By Jamie Swinnerton
By Mark Antonation
By Lori Midson
By Jonathan Shikes
By Amber Taufen
By Cafe Society
By Juliet Wittman
By Jonathan Shikes
I've always been a little creeped out in empty restaurants. There's that uncomfortable sense of being watched -- because there's no one else in the dining room to attract any of the staff's attention. I feel like I ought to whisper, so as not to distract the bored cooks and waiters from whatever it is they're doing to pass the time -- reorganizing the coolers, gossiping, playing high-stakes Russian roulette, what have you. And then there's that nagging feeling I sometimes get that maybe twenty minutes ago, the place was jumping, but when I pulled into the parking lot, I just missed the exit of the last ambulance...
Still, I've had some pretty good meals in empty restaurants. And last week, I had a great one at Thai Pepper II, sitting at my table against the back wall, looking out over a small dining room perfectly set for a lunch rush that was never going to materialize.
Thai Pepper is an archetypal strip-mall setup -- just ten tables and a cash register -- stuck in one of those spots that only towns like Aurora can produce, with a half-dozen storefronts offering Mexican, Thai, Persian, baked goods and chicken wings stuck between the tanning salons, hookah bars, international travel agencies and vacuum-cleaner repair shops. It's tough to find unless you know where to look (on Dartmouth between Havana and Parker), but once you find it, it's impossible to lose the memory of the food: so plain, so simple and so blissfully good.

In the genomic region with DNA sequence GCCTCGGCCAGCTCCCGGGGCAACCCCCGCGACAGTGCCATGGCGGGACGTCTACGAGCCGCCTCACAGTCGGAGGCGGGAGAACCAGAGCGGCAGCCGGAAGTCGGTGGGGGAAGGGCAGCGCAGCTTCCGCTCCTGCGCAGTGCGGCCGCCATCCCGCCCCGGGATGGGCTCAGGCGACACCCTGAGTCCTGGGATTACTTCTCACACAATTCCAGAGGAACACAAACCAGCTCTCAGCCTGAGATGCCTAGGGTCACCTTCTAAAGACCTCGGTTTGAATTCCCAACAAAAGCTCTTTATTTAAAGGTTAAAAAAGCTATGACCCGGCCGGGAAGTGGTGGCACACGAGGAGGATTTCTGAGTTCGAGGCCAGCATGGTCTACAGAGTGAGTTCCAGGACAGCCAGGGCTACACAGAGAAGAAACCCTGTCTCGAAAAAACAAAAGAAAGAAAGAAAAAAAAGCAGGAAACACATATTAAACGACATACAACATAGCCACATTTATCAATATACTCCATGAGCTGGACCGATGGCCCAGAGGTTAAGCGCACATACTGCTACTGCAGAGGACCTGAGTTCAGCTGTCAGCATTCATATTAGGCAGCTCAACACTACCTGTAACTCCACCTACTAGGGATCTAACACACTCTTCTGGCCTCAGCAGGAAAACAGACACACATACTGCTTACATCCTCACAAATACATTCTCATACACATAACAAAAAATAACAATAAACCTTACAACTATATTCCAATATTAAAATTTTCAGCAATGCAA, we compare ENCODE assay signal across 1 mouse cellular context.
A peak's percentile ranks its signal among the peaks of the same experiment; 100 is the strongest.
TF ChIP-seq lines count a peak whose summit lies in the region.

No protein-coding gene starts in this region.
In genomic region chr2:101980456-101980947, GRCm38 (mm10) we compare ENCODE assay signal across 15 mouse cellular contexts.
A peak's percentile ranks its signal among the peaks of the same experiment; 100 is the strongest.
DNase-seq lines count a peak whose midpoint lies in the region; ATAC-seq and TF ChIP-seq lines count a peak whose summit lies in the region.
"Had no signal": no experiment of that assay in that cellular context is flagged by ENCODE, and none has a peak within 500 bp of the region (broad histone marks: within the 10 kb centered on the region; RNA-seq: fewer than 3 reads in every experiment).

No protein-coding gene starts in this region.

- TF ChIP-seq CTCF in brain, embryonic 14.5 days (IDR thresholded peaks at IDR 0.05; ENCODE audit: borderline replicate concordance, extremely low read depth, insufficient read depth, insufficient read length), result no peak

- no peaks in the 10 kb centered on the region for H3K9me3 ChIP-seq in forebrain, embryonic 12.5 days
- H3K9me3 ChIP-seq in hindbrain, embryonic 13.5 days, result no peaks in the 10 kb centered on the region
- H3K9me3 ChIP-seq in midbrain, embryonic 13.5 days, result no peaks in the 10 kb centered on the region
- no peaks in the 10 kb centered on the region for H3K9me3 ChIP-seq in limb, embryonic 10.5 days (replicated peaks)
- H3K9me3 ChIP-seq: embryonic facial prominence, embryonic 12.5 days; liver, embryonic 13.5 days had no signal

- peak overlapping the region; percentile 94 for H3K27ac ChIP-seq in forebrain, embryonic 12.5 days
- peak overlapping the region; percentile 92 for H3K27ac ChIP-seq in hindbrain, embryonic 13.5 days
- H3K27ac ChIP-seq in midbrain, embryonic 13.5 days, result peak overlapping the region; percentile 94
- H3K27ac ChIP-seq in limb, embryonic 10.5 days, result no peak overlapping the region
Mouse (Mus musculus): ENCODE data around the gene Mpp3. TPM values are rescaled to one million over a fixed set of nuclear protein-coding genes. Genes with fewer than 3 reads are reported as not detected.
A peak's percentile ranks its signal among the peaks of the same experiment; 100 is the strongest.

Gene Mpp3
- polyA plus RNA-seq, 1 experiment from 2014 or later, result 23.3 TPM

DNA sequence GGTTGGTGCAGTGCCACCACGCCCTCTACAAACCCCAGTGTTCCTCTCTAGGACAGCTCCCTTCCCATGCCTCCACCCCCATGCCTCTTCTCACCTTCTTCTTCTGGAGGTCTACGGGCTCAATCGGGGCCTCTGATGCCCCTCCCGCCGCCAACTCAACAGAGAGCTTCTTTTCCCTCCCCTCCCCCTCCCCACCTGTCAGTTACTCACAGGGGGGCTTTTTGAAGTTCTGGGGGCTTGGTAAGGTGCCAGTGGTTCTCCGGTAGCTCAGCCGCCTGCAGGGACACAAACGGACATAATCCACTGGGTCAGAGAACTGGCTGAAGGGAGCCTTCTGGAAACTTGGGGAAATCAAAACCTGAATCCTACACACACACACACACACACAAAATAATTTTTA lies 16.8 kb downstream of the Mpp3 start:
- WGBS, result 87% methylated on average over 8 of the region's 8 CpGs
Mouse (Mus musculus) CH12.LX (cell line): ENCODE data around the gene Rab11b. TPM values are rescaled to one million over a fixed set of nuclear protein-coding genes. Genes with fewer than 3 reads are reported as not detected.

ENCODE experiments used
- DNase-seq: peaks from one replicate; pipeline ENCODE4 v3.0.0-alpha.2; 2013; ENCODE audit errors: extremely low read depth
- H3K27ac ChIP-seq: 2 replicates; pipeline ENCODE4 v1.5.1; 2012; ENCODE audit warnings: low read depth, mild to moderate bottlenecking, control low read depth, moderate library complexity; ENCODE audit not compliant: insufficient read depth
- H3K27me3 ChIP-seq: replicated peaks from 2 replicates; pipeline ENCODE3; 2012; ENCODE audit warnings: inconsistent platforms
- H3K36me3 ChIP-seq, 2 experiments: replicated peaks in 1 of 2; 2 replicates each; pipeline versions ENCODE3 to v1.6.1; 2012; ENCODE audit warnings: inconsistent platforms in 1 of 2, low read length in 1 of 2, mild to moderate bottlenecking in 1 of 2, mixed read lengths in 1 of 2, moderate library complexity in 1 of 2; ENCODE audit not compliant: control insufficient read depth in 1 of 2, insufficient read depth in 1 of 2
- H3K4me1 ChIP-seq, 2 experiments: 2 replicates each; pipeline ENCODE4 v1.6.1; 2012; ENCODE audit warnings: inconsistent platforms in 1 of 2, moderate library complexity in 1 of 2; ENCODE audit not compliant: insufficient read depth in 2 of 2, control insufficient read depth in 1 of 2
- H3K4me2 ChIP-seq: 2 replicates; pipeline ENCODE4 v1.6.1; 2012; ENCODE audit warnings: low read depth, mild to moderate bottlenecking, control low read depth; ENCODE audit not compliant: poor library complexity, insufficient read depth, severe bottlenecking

The small menu was all classic, inexpensive Thai comfort food. I had a big plate of chicken kaeng karee -- pale yellow curry sweetened with just a touch of coconut milk and poured over tender breast meat and chunks of boiled potato -- and another of Thai red curry the color of new brick, tasting of earthy spice, distant heat and sharply verdant whole-leaf basil. The Thai coffee was thin and sweet, the kitchen full of women who were banging pots, laughing, talking and shouting into the phone over the terrible drone of some American soft-rock station while ignoring my singular presence almost completely. Which was just fine by me.